History Spans Century
When freshmen moved in at Southwestern College on
Aug. 22, they came in cars and trucks, U-Hauls and pick-ups pulling
horse trailers. But all of these conveyances had something in common:
When the farewell worship service was over and the last hugs had
been exchanged, parents got back in their vehicles and left for
When the Murray family headed to Southwestern College
more than three-quarters of a century ago, things were different.
Then the six Murray children and their mother packed up and moved
to Winfield from Hutchinson, simply because Southwestern College
And since the early part of the 20th century, the
Murray family has been a thread running through the Southwestern
story. Ten family members (including in-laws) have attended here.
One of the six siblings, Alvin, was president of the college from
October 17, 1949, to June 30, 1953—a critical period when
Richardson Hall burned and the Methodist church was on the brink
of closing the college. Alvin Murray is given much of the credit
for convincing delegates to the Central Kansas Conference not to
merge Southwestern with Kansas Wesleyan in Salina.
The youngest of the six siblings, Ralph Murray,
was born in 1908. Largely raised by his older siblings after his
mother died, Ralph attended Southwestern for one year but the scholar’s
life wasn’t for a young fellow who describes himself at the
time as footloose and fancy-free.
After a few years in Chicago, Ralph hitchhiked
to New York in 1928.
“I was young, and things didn’t bother
me,” Ralph says today. “If I had two nickels, I was
in good shape—I could rub one against the other.”
Thanks to the intervention of a friend he had known
in Winfield, Murray was hired by the Associated Press as a copyboy.
He rose through the ranks to become an editor, and ended up staying
at the Associated Press for his entire career, retiring because
of failing eyesight two weeks before Kennedy’s assassination.
It was in New York that he first met Dorothy Splicher,
a fellow New York emigrant. (Dorothy uses E.B.White’s description
of the three types of New Yorkers in her series of short stories
“New York: The Way It Was,”--the native, the commuter,
and the emigrant.)
Dorothy, who left a career as a schoolteacher in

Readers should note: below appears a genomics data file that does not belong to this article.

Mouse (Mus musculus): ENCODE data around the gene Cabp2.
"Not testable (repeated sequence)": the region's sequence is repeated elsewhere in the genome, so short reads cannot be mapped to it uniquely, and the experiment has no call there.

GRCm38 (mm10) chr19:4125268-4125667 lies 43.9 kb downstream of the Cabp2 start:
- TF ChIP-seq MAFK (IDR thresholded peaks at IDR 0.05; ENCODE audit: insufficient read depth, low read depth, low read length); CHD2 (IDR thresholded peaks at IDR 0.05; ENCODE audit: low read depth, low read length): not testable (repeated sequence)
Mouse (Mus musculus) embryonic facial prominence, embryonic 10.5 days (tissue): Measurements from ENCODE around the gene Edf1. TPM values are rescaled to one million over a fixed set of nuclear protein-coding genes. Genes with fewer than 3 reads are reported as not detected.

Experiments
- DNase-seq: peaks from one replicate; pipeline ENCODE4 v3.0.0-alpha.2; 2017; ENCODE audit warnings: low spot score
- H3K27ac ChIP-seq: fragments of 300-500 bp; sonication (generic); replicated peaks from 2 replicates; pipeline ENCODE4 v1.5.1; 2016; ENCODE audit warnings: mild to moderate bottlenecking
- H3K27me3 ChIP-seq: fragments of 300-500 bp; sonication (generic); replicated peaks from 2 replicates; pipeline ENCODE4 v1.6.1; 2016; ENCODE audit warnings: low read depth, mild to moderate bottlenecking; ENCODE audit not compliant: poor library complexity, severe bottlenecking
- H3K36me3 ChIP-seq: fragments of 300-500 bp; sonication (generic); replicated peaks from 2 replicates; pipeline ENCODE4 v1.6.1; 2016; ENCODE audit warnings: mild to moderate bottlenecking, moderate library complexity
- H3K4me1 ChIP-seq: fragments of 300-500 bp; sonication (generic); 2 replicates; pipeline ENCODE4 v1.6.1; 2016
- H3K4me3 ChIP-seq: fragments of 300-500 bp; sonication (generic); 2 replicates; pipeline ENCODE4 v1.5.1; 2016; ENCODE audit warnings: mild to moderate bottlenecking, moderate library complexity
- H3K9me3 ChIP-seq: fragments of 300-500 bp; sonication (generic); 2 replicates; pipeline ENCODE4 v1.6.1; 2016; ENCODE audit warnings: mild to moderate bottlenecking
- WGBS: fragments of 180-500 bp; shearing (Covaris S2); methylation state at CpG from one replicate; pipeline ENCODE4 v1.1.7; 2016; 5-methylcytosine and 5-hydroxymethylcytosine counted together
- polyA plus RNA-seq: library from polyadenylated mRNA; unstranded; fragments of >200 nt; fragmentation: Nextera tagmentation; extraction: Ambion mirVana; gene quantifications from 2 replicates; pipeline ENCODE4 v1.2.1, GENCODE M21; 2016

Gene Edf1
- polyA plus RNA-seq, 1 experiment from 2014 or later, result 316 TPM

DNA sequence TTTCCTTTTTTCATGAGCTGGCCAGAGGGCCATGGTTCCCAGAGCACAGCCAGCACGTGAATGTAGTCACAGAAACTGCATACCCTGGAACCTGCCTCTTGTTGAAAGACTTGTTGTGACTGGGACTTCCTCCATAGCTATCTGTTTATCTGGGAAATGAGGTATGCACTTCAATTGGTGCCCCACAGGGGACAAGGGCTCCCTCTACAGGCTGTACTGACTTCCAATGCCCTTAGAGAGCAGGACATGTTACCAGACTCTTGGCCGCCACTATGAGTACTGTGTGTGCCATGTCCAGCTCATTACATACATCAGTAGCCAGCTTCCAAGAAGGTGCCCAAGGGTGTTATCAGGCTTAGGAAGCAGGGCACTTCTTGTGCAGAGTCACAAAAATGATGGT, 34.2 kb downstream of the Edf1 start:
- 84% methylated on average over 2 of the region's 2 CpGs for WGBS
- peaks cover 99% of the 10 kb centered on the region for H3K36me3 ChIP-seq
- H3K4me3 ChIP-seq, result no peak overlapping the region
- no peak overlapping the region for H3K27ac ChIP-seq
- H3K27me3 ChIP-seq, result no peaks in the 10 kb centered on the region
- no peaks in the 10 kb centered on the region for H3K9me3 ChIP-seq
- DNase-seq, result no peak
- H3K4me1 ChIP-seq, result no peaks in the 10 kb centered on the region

Pennsylvania to attend library school in New York, eventually became
director of her own developmental reading program. The two emigrants
discovered a lasting and deep love for New York City, living there
until they retired to Gettysburg.
At 95, Ralph continues to be active. “He
runs the household,” Dorothy says, crediting her husband with
taking care of finances, cooking, entertaining and shopping, as
well as woodworking (making much of their furniture) and photography.
He raises tomatoes, and walks a mile every day the weather is good.
Now the Murrays live in a retirement community in
Still, in spite of geographical distance, they’ve
never been far from Murray’s Southwestern roots. During the
years brother Alvin was president of the college, he often stayed
with them while traveling through the east. Now Ralph and Dorothy
remained connected to SC through their other family members
to alumni and friends the Builders of Excellence campaign
continues to move forward. Announced at Homecoming 2002, the
capital campaign has raised more than $13 million in cash
and pledges toward its goal of $24 million. Volunteers and
staff are active in the Wichita area and will be moving to
Kansas City durinig the winter. The spring 2004 emphasis will
be western Kansas.
emphasis of the Builders of Excellence campaign is being announced
in this Southwesterner. Donations are being sought for the
renovation of the 77 steps. See details on the Special Features
information or updates on the Builders of Excellence campaign,
contact Paul Bean, vice president for institutional advancement,
at (620) 229-6286, or e-mail firstname.lastname@example.org
And they’ve remained connected through their
support of the Builders of Excellence campaign now in place.
“I’ve gotten on the bandwagon,”
says Ralph Murray. “There’s an awful lot of places you
can give money to that it won’t do much good. I read or hear
about how the CEOs of the organizations live it up and draw a million
dollar salaries, and it’s sort of discouraging. I don’t
think that happens at Southwestern.”